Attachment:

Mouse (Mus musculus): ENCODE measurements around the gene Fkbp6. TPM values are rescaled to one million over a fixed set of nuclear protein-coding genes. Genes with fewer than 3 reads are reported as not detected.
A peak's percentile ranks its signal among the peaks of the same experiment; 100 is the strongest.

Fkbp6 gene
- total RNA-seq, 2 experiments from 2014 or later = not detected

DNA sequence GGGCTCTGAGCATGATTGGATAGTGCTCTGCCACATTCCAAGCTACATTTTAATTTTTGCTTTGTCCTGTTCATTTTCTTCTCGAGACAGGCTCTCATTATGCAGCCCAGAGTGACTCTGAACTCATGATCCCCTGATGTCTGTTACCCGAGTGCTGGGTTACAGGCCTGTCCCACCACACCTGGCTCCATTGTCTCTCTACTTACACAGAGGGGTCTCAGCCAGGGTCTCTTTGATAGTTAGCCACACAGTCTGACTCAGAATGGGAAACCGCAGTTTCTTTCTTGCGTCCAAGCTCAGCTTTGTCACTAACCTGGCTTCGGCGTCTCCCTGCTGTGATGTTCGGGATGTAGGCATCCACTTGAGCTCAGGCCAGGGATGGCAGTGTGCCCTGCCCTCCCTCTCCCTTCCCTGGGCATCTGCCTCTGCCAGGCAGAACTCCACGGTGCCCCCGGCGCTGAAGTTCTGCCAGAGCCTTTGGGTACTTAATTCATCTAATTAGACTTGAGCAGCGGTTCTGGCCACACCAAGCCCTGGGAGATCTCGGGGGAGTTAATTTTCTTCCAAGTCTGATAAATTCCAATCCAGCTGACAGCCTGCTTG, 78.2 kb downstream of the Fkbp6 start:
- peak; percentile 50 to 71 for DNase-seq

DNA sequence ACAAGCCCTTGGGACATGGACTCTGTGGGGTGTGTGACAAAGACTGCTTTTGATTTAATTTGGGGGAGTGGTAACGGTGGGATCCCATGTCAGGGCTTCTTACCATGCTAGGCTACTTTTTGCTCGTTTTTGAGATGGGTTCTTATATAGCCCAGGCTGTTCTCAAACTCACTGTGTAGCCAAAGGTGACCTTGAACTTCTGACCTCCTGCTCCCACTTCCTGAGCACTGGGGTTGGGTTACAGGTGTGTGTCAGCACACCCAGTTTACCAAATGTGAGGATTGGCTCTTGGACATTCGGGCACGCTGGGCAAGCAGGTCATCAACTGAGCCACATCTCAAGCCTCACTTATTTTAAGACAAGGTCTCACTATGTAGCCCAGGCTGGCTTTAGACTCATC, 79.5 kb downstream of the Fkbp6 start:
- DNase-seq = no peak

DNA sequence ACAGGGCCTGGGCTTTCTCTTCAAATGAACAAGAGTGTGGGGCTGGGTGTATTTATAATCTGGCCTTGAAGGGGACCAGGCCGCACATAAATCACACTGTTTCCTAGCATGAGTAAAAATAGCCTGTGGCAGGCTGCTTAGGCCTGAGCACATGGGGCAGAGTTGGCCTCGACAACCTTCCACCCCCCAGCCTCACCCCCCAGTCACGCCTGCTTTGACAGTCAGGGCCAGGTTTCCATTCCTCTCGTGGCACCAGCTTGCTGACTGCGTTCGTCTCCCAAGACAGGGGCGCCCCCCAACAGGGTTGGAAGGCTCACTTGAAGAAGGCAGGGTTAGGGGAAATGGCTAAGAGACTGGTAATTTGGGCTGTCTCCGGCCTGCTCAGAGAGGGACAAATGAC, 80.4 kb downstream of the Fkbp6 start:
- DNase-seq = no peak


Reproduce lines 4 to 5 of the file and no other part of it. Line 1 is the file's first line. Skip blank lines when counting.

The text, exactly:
- total RNA-seq, 2 experiments from 2014 or later = not detected

DNA sequence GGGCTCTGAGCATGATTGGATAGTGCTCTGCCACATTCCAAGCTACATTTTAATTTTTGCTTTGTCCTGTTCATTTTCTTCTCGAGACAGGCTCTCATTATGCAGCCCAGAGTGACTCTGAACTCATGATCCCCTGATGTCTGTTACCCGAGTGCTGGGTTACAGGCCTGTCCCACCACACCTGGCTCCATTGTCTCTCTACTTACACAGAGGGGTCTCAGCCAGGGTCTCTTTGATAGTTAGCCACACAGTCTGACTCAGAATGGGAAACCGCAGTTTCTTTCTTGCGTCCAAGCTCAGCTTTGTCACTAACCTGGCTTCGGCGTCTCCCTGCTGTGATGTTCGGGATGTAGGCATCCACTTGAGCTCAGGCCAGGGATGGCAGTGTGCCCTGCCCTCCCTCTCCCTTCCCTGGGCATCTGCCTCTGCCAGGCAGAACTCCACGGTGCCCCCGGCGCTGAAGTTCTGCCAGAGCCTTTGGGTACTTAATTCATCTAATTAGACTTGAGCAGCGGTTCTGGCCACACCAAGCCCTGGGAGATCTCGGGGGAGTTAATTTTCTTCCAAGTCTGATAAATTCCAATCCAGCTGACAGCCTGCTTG, 78.2 kb downstream of the Fkbp6 start: